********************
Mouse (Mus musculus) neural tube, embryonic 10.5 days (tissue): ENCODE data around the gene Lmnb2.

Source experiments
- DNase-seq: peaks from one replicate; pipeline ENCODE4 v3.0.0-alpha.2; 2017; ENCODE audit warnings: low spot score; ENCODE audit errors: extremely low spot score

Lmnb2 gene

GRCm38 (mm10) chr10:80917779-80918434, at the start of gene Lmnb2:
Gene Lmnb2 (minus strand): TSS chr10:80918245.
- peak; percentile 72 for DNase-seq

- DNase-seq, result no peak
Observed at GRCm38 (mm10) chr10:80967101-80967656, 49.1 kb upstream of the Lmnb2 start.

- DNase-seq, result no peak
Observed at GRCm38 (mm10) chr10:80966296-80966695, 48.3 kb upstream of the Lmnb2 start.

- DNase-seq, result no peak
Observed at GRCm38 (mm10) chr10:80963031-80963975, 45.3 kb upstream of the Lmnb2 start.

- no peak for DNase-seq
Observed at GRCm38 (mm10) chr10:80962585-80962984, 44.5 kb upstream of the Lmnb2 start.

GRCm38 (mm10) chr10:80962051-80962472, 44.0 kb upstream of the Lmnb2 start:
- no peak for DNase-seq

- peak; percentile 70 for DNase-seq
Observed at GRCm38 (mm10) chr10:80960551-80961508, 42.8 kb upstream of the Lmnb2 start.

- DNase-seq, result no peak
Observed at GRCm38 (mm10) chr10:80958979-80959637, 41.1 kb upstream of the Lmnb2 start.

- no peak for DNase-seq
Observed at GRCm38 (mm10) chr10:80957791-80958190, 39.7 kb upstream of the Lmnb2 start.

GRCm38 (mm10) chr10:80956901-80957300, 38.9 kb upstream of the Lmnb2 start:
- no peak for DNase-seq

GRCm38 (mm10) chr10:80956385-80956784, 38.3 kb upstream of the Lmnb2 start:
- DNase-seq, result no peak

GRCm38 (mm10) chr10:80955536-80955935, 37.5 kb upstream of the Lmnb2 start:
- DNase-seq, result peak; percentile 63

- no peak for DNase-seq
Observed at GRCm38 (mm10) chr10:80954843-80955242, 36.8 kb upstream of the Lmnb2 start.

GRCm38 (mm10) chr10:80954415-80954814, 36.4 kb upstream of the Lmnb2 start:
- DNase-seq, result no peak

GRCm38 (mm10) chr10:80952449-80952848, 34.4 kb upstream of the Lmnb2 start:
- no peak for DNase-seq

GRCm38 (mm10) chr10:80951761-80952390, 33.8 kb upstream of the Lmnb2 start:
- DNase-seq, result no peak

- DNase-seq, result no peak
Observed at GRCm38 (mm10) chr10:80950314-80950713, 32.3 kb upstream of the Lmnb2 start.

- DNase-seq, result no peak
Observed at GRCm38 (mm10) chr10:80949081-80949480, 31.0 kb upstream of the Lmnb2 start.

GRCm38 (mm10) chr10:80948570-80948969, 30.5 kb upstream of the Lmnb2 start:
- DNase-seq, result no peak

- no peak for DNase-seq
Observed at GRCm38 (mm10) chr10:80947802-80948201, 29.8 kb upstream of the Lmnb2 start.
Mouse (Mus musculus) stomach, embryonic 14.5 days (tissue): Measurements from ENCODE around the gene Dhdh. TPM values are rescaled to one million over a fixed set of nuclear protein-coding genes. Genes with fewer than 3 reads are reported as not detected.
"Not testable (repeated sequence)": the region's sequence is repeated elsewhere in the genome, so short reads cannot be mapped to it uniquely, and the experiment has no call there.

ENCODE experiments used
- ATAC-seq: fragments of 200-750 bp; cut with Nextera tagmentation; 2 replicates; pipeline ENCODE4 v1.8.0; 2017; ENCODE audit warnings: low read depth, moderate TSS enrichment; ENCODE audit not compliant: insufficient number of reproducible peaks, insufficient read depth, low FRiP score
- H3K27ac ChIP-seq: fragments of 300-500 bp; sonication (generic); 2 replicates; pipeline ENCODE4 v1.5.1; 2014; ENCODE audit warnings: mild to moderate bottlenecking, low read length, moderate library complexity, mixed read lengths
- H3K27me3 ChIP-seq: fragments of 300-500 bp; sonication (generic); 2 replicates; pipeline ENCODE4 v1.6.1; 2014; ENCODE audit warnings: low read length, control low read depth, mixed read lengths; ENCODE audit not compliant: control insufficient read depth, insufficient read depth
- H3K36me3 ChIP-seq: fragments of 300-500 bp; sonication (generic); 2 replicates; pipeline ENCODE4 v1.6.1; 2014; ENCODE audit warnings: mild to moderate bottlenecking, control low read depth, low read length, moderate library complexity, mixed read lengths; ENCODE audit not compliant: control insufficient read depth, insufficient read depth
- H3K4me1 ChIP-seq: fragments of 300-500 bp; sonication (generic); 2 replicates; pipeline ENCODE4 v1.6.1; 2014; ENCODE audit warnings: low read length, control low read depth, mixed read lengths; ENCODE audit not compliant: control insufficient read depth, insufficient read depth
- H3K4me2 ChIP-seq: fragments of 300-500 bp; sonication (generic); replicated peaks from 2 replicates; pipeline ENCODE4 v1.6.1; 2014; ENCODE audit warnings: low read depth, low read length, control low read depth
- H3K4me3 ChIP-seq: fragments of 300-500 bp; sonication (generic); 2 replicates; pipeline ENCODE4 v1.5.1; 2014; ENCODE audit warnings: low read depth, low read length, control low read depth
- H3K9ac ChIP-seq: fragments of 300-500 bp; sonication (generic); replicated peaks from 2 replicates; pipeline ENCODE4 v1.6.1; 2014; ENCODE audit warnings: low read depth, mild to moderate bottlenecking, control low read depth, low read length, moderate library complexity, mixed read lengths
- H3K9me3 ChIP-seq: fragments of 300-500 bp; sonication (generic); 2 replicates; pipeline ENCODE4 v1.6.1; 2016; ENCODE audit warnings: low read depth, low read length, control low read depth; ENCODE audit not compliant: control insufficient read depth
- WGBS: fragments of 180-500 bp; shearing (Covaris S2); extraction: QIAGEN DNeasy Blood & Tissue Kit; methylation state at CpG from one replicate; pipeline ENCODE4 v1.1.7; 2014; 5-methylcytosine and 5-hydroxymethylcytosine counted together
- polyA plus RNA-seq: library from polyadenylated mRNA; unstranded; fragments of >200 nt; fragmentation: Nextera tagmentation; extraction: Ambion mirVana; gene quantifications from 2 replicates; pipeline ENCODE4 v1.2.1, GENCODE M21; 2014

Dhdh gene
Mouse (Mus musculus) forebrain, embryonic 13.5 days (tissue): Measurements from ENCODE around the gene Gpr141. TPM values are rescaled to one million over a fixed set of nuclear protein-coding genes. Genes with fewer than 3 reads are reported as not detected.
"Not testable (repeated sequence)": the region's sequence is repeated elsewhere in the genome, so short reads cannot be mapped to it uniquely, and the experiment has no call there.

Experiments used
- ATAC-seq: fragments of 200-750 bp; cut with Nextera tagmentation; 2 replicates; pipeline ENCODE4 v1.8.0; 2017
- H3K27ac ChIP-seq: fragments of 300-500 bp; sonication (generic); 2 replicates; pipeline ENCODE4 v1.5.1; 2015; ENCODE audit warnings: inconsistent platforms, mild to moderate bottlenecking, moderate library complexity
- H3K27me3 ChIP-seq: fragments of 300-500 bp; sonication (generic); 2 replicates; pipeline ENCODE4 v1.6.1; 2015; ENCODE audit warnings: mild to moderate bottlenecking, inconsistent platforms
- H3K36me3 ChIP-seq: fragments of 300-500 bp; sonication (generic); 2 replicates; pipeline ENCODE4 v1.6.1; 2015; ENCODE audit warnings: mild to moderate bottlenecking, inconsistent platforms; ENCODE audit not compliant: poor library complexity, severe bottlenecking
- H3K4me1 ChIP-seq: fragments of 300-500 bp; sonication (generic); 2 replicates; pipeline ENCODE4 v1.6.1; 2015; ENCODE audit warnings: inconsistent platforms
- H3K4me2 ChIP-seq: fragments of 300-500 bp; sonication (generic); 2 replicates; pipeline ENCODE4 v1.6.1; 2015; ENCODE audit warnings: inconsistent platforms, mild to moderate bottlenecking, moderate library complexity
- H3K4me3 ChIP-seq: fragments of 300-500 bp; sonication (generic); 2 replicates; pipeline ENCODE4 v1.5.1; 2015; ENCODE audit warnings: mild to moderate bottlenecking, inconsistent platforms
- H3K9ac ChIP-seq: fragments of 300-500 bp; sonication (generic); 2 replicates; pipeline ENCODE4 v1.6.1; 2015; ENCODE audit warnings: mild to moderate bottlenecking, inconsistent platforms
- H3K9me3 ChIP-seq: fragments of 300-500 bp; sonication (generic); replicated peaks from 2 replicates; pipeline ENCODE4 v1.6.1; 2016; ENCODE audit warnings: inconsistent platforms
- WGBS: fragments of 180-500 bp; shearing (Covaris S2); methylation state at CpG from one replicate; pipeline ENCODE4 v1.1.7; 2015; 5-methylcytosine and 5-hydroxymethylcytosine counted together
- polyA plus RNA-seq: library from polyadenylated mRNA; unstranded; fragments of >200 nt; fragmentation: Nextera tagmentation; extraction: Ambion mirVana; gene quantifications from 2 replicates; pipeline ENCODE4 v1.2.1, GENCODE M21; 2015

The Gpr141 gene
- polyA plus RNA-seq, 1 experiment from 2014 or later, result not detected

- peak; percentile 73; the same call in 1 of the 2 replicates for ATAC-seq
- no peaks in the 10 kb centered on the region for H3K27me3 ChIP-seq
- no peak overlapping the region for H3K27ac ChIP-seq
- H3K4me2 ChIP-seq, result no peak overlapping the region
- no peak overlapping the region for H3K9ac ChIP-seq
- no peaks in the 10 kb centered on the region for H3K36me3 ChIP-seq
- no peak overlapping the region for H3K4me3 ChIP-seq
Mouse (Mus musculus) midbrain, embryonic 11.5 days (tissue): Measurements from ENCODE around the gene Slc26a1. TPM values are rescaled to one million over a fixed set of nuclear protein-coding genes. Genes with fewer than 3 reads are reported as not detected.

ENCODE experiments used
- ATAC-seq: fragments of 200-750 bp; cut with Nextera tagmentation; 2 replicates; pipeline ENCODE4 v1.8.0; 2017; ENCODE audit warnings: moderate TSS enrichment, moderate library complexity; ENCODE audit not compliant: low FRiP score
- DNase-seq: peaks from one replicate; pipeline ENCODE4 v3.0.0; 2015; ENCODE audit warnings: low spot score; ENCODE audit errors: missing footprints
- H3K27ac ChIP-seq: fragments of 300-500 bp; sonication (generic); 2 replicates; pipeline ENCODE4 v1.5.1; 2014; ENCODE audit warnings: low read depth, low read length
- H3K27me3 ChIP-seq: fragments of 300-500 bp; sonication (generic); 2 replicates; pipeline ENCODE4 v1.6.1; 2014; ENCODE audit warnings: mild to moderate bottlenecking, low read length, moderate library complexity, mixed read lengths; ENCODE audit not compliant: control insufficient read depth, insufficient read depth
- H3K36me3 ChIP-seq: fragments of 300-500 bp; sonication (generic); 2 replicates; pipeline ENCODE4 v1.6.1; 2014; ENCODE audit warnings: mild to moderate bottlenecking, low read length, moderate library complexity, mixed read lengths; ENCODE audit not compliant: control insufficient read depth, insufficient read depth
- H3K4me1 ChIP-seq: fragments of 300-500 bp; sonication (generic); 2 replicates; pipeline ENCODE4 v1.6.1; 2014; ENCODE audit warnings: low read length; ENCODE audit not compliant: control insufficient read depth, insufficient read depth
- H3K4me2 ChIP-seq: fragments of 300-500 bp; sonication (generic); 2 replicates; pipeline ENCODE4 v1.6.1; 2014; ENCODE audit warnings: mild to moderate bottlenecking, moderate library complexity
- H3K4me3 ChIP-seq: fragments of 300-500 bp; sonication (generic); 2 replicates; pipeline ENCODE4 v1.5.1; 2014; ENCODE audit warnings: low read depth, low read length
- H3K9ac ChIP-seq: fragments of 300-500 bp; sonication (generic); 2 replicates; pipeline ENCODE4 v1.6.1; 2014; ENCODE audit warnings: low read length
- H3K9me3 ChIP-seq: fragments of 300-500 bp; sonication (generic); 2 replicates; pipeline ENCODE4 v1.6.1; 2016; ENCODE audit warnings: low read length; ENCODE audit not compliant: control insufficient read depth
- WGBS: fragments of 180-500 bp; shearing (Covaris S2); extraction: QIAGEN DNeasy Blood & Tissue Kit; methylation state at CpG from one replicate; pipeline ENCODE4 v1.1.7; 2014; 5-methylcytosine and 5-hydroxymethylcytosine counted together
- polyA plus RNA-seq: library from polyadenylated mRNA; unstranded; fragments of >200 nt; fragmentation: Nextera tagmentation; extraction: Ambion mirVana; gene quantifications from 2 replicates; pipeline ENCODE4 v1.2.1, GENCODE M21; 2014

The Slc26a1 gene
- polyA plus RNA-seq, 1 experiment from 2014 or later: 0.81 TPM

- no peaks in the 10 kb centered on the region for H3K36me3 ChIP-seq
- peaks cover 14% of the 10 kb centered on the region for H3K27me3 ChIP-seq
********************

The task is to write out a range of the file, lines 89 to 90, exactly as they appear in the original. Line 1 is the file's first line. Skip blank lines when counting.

- H3K27me3 ChIP-seq: fragments of 300-500 bp; sonication (generic); 2 replicates; pipeline ENCODE4 v1.6.1; 2014; ENCODE audit warnings: mild to moderate bottlenecking, low read length, moderate library complexity, mixed read lengths; ENCODE audit not compliant: control insufficient read depth, insufficient read depth
- H3K36me3 ChIP-seq: fragments of 300-500 bp; sonication (generic); 2 replicates; pipeline ENCODE4 v1.6.1; 2014; ENCODE audit warnings: mild to moderate bottlenecking, low read length, moderate library complexity, mixed read lengths; ENCODE audit not compliant: control insufficient read depth, insufficient read depth